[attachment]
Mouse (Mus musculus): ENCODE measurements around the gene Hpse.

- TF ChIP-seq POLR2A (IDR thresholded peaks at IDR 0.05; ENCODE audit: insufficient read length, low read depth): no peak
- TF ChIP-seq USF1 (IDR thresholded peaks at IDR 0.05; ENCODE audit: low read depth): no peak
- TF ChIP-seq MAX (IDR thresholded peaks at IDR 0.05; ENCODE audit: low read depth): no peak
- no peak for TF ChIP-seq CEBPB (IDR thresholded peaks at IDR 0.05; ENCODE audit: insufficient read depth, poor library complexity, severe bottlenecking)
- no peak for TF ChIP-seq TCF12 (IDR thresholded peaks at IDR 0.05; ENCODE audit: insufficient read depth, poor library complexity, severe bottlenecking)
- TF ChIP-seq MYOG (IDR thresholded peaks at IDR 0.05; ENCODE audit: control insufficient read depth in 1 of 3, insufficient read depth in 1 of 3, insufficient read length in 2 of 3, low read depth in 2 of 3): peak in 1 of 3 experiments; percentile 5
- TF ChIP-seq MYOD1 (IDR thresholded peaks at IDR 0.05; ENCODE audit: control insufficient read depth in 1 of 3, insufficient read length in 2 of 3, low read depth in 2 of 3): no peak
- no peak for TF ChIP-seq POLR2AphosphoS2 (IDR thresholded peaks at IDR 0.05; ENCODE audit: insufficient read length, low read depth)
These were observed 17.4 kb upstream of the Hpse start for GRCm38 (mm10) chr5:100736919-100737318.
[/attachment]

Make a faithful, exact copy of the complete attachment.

Mouse (Mus musculus): ENCODE measurements around the gene Hpse.

- TF ChIP-seq POLR2A (IDR thresholded peaks at IDR 0.05; ENCODE audit: insufficient read length, low read depth): no peak
- TF ChIP-seq USF1 (IDR thresholded peaks at IDR 0.05; ENCODE audit: low read depth): no peak
- TF ChIP-seq MAX (IDR thresholded peaks at IDR 0.05; ENCODE audit: low read depth): no peak
- no peak for TF ChIP-seq CEBPB (IDR thresholded peaks at IDR 0.05; ENCODE audit: insufficient read depth, poor library complexity, severe bottlenecking)
- no peak for TF ChIP-seq TCF12 (IDR thresholded peaks at IDR 0.05; ENCODE audit: insufficient read depth, poor library complexity, severe bottlenecking)
- TF ChIP-seq MYOG (IDR thresholded peaks at IDR 0.05; ENCODE audit: control insufficient read depth in 1 of 3, insufficient read depth in 1 of 3, insufficient read length in 2 of 3, low read depth in 2 of 3): peak in 1 of 3 experiments; percentile 5
- TF ChIP-seq MYOD1 (IDR thresholded peaks at IDR 0.05; ENCODE audit: control insufficient read depth in 1 of 3, insufficient read length in 2 of 3, low read depth in 2 of 3): no peak
- no peak for TF ChIP-seq POLR2AphosphoS2 (IDR thresholded peaks at IDR 0.05; ENCODE audit: insufficient read length, low read depth)
These were observed 17.4 kb upstream of the Hpse start for GRCm38 (mm10) chr5:100736919-100737318.